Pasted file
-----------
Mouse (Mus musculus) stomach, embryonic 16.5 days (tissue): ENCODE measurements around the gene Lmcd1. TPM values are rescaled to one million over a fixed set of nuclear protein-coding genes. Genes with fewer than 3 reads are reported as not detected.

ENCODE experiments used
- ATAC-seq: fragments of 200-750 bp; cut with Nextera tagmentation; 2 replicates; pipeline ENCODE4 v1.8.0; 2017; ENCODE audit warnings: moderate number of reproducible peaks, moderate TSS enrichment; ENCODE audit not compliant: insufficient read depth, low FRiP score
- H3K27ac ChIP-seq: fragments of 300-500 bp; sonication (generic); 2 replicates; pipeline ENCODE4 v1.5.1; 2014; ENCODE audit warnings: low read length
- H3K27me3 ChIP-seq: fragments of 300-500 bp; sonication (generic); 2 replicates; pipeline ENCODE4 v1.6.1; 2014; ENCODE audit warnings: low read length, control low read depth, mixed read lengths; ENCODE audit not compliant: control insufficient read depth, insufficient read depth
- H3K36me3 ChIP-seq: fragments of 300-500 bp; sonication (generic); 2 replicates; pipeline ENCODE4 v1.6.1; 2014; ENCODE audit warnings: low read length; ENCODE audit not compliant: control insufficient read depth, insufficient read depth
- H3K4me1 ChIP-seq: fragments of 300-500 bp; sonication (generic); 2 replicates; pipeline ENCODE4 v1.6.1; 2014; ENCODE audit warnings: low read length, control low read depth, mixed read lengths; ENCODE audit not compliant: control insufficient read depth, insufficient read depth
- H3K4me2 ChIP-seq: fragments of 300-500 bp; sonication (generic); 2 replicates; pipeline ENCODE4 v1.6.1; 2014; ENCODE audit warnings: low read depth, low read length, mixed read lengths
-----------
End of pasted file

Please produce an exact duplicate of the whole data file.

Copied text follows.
Mouse (Mus musculus) stomach, embryonic 16.5 days (tissue): ENCODE measurements around the gene Lmcd1. TPM values are rescaled to one million over a fixed set of nuclear protein-coding genes. Genes with fewer than 3 reads are reported as not detected.

ENCODE experiments used
- ATAC-seq: fragments of 200-750 bp; cut with Nextera tagmentation; 2 replicates; pipeline ENCODE4 v1.8.0; 2017; ENCODE audit warnings: moderate number of reproducible peaks, moderate TSS enrichment; ENCODE audit not compliant: insufficient read depth, low FRiP score
- H3K27ac ChIP-seq: fragments of 300-500 bp; sonication (generic); 2 replicates; pipeline ENCODE4 v1.5.1; 2014; ENCODE audit warnings: low read length
- H3K27me3 ChIP-seq: fragments of 300-500 bp; sonication (generic); 2 replicates; pipeline ENCODE4 v1.6.1; 2014; ENCODE audit warnings: low read length, control low read depth, mixed read lengths; ENCODE audit not compliant: control insufficient read depth, insufficient read depth
- H3K36me3 ChIP-seq: fragments of 300-500 bp; sonication (generic); 2 replicates; pipeline ENCODE4 v1.6.1; 2014; ENCODE audit warnings: low read length; ENCODE audit not compliant: control insufficient read depth, insufficient read depth
- H3K4me1 ChIP-seq: fragments of 300-500 bp; sonication (generic); 2 replicates; pipeline ENCODE4 v1.6.1; 2014; ENCODE audit warnings: low read length, control low read depth, mixed read lengths; ENCODE audit not compliant: control insufficient read depth, insufficient read depth
- H3K4me2 ChIP-seq: fragments of 300-500 bp; sonication (generic); 2 replicates; pipeline ENCODE4 v1.6.1; 2014; ENCODE audit warnings: low read depth, low read length, mixed read lengths